Is Beacon Inflating Facebook's Visitor Numbers?

While Facebook’s Beacon program has been drawing the ire of many people because of the privacy issues surrounding it, advertisers might be equally concerned about whether Beacon is inflating Facebook’s overall visitor and traffic numbers. Yesterday, Compete reported that Facebook’s unique visitors went up 20 percent in the month of November, after a controversial dip in September and practically zero growth in October. Could the increase have had anything to do with the launch of Beacon in early November?

compete-faecbook.pngIn a word, yes. Every time someone visits a Facebook Beacon partner (there were 40 of them at the time of the announcement) and performs a pre-defined action like writing a review or rating a hotel, a little Beacon toast pops up alerting you that your action is being sent to Facebook. That pop-up is actually coming from Facebook, and in some cases may be counted as a Facebook page even though the person seeing it does not normally click through to Facebook. It is triggered by a tag on the partner’s page known as an iFrame, which then tells your browser to load a page from Facebook within the site you happen to be visiting. This occurs even when a non-Facebook member visits that page and performs the same action. In that case, it creates a ghost iFrame, though, because the viewer does not see anything. But data is still sent to Facebook.

I called up Jay Meattle at Compete, who wrote the post, and he confirmed that of the 29.2 million unique visitors Compete counted for Facebook in November, those could also include visitors to Facebook iFrame “pages,” which are really nothing more than a pop-up on a partner site. So, for instance, if you write a review on Yelp, a Beacon partner, a JavaScript is executed for all users writing a review ( and an iFrame is launched ( That review on Yelp can now count as a unique visitor on Facebook.

So how many Beacon iFrames “visits” did Compete mix up in its numbers? Meattle says that 2.3 million people triggered a Beacon iFrame in November. But he wasn’t able to tell me what the overlap is because a portion of those 2.3 million people could have already been counted as Facebook visitors when they visited Facebook previously, and thus would not be counted again. The Beacon pop-up would be treated in that case like any other Facebook page. (That is, after the first one, it would count towards page views, but not towards unique visitors). But remember, these iFrames are triggered by non-Facebook members as well who never go to Facebook proper. That would explain why Facebook had such a huge jump in visitors in November. If all 2.3 million of those iFrame visitors were counted improperly as part of Facebook’s total, that would account for nearly half of the 4.9 million jump in unique visitors measured by Compete.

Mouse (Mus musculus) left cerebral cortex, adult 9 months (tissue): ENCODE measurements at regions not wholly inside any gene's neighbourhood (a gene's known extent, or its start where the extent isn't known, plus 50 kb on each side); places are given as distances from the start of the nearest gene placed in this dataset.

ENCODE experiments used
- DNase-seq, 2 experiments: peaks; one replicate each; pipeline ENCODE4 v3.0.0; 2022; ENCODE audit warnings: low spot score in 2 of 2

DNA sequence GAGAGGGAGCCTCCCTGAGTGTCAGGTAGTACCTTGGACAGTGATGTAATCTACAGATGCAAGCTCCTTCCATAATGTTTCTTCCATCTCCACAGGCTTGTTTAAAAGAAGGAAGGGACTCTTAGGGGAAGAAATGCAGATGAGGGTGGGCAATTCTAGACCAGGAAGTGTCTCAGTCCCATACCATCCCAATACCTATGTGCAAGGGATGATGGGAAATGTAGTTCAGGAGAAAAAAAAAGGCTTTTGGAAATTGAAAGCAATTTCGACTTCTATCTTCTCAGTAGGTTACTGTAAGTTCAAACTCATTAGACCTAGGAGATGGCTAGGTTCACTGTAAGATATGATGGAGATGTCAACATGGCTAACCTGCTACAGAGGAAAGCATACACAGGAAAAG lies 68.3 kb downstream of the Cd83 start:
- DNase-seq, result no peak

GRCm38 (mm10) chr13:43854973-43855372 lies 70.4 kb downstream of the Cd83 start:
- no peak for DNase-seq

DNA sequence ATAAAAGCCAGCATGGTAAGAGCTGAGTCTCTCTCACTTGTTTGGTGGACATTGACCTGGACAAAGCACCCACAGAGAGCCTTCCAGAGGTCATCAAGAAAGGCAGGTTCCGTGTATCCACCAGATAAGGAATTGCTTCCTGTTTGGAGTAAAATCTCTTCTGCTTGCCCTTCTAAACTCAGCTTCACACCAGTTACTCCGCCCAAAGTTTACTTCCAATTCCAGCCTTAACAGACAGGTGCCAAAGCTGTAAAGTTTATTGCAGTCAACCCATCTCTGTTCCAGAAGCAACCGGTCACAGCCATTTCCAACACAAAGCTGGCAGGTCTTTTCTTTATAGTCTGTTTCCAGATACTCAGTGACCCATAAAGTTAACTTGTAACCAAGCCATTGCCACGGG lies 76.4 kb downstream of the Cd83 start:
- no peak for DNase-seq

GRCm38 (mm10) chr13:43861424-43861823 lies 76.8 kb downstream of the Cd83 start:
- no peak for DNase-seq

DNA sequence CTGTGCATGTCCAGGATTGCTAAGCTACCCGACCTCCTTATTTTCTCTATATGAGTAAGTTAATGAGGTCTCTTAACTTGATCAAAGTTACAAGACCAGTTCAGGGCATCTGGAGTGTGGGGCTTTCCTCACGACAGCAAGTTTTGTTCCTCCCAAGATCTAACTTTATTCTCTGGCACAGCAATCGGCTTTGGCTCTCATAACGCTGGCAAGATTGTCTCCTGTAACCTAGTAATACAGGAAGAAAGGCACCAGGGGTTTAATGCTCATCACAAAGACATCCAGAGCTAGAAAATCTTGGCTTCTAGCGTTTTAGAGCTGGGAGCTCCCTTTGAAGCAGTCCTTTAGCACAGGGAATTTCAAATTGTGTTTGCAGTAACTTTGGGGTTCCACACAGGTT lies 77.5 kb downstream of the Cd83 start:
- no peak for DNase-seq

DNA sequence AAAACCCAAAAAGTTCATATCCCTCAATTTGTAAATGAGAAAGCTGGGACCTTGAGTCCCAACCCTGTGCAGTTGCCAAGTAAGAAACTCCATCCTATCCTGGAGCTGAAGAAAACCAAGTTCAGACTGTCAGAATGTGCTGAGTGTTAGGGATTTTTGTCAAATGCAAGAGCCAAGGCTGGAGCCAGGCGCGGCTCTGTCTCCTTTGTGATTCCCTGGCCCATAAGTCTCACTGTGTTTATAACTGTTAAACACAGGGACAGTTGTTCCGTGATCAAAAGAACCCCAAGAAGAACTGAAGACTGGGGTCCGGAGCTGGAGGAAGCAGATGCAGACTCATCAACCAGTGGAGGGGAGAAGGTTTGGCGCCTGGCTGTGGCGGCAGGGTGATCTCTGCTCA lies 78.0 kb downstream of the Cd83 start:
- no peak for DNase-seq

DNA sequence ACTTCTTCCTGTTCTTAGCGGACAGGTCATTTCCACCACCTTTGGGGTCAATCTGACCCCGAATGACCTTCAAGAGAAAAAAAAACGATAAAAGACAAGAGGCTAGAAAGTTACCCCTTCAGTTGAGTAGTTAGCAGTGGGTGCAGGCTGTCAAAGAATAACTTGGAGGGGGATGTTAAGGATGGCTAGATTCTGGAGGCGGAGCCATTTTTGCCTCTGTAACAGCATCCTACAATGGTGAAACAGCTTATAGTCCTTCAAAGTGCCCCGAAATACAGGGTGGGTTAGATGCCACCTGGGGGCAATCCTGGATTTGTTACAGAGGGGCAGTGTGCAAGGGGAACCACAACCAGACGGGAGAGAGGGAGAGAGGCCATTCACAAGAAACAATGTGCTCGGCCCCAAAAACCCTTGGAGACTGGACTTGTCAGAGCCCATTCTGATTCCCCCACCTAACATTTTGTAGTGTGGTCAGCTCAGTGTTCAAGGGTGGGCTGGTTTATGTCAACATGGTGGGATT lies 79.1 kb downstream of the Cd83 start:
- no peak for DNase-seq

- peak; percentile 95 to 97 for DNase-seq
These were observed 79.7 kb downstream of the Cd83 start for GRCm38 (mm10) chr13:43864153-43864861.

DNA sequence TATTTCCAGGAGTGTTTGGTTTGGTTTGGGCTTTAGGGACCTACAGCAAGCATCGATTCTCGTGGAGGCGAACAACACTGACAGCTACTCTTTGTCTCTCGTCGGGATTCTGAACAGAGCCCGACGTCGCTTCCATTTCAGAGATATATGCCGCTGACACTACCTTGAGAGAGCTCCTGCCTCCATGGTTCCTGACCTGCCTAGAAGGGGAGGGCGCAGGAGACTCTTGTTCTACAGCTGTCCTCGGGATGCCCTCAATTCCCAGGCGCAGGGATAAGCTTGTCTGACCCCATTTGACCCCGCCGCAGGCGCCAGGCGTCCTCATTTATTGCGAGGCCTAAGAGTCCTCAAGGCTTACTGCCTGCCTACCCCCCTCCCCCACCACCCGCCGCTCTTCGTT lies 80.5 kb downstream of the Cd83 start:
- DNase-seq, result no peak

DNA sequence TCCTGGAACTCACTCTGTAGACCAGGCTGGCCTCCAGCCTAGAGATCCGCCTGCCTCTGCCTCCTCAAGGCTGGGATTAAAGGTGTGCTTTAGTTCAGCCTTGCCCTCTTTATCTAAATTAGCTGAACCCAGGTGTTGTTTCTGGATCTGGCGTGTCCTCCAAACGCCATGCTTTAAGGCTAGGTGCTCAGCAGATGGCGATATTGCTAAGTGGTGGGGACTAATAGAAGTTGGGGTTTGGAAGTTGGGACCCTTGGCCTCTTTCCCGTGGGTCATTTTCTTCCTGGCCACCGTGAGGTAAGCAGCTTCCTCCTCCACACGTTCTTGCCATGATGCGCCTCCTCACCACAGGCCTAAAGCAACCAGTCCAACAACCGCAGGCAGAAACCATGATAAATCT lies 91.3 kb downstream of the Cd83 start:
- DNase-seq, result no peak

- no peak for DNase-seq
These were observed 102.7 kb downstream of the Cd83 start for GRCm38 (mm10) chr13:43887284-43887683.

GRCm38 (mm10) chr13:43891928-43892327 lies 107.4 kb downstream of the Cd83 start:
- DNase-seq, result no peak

Another strange thing about the Compete numbers is that they show unique visitors going up by 20 percent but page views only going up 2.58 percent. That could be due to lots of things, like Facebook users doing more stuff with apps on a single page, clicking off to Websites controlled by application providers, or Facebook just becoming more efficient in not making you click around as much to do the same things. But I wonder if that is partly Beacon-related as well.

Will wel see the same inflation in comScore’s November numbers when they come out next week, or in other measuring services such as Quantcast, HitWise, or Alexa. The folks at comScore assure me that they filter out any traffic or pages not requested by users such as pop-ups, so it might not be an issue for them. I don’t know how the other measuring services treat iFrames. But in an age when Websites are interchanging so much data and so many actual applications, where one begins and the other one ends is becoming blurred. Do page views even matter anymore? Do uniques? Maybe it is time for some new metrics.

Update (12/10/07): comScore just sent me their November 2007 numbers for Facebook. They show only a 2.4 percent increase in unique visitors in November 2007 over October 2007 (to 33.7 million U.S. visitors).